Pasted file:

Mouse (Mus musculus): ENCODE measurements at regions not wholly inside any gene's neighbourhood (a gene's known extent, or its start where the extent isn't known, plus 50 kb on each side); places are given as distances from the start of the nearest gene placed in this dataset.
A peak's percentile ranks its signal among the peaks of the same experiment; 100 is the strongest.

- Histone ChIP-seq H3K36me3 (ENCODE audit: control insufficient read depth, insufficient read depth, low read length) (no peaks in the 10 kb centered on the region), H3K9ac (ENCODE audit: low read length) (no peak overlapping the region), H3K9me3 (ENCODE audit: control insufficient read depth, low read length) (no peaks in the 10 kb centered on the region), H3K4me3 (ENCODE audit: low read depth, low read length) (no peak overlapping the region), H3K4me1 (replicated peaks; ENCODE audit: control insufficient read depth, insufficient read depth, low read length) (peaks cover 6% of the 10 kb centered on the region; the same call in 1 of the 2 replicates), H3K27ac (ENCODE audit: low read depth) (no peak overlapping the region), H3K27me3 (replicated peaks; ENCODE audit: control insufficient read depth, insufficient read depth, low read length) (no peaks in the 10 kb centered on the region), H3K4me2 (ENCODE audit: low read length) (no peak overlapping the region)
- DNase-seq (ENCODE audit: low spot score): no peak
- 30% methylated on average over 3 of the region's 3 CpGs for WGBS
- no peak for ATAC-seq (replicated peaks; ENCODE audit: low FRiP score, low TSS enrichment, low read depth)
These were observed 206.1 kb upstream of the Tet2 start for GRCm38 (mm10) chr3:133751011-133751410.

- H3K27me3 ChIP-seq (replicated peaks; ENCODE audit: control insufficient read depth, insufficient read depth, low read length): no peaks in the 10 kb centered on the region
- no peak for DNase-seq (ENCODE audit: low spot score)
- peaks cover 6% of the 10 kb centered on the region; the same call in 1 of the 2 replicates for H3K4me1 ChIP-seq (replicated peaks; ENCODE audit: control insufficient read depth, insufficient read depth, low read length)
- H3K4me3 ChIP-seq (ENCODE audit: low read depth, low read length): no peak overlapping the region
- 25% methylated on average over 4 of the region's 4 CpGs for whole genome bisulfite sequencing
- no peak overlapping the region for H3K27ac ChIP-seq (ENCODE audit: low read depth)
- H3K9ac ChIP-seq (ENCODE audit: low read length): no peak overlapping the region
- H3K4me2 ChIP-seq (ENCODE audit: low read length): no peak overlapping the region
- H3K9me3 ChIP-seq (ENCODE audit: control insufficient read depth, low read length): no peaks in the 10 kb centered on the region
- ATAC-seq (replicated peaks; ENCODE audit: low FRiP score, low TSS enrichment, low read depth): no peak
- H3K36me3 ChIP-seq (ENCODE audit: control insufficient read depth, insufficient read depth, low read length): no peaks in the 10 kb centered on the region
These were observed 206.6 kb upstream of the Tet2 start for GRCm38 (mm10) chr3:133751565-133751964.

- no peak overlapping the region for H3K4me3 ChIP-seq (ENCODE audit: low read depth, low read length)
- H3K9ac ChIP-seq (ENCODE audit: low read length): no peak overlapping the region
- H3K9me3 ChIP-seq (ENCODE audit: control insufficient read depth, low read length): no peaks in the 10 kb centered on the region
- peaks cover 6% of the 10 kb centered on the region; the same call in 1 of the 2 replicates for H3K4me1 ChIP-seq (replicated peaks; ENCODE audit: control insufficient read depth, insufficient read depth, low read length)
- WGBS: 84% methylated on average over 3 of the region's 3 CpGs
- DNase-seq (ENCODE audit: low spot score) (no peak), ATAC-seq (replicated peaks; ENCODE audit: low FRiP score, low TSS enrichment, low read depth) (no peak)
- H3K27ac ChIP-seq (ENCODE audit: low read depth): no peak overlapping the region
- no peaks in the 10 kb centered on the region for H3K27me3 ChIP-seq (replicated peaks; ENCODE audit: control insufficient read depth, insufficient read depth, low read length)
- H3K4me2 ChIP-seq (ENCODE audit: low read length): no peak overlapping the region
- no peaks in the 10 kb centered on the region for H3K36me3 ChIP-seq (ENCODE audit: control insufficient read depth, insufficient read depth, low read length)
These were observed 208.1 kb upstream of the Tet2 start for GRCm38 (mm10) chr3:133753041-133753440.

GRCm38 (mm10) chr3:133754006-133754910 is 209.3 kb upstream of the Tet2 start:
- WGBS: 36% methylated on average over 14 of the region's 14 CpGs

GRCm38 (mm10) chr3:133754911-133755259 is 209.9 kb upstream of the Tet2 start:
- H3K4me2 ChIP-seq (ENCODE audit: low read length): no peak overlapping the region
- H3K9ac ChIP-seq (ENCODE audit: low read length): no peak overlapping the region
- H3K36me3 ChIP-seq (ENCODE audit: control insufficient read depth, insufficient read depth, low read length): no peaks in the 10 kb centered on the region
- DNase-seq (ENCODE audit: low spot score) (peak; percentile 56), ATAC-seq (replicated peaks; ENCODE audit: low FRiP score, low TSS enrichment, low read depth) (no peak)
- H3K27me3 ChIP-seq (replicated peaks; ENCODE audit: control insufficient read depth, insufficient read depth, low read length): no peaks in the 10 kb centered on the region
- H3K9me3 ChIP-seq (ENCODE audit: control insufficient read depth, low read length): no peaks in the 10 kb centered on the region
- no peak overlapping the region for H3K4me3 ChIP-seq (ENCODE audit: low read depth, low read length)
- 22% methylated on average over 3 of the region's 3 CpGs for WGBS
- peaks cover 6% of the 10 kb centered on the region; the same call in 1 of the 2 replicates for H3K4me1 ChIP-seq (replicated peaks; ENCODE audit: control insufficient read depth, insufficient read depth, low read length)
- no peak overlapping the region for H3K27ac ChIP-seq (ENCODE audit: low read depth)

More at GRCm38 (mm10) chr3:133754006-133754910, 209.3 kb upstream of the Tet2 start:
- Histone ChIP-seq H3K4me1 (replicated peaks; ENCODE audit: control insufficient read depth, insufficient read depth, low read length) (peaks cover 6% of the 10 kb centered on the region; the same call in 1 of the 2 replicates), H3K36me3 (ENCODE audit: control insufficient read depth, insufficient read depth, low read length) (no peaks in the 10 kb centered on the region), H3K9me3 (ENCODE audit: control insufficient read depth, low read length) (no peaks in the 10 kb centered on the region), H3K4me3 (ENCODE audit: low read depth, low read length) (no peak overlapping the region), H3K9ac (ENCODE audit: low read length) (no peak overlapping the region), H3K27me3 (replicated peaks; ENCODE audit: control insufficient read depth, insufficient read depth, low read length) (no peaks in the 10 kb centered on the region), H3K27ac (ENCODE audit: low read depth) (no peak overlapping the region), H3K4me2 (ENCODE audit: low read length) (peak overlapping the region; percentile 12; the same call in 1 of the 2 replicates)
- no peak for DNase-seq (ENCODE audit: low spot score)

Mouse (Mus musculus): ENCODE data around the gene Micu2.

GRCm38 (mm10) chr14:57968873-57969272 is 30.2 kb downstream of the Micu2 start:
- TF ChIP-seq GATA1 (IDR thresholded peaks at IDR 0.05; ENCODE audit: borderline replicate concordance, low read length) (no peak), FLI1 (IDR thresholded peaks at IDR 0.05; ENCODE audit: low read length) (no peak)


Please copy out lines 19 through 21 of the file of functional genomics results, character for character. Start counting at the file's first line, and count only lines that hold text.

These were observed 206.6 kb upstream of the Tet2 start for GRCm38 (mm10) chr3:133751565-133751964.

- no peak overlapping the region for H3K4me3 ChIP-seq (ENCODE audit: low read depth, low read length)
- H3K9ac ChIP-seq (ENCODE audit: low read length): no peak overlapping the region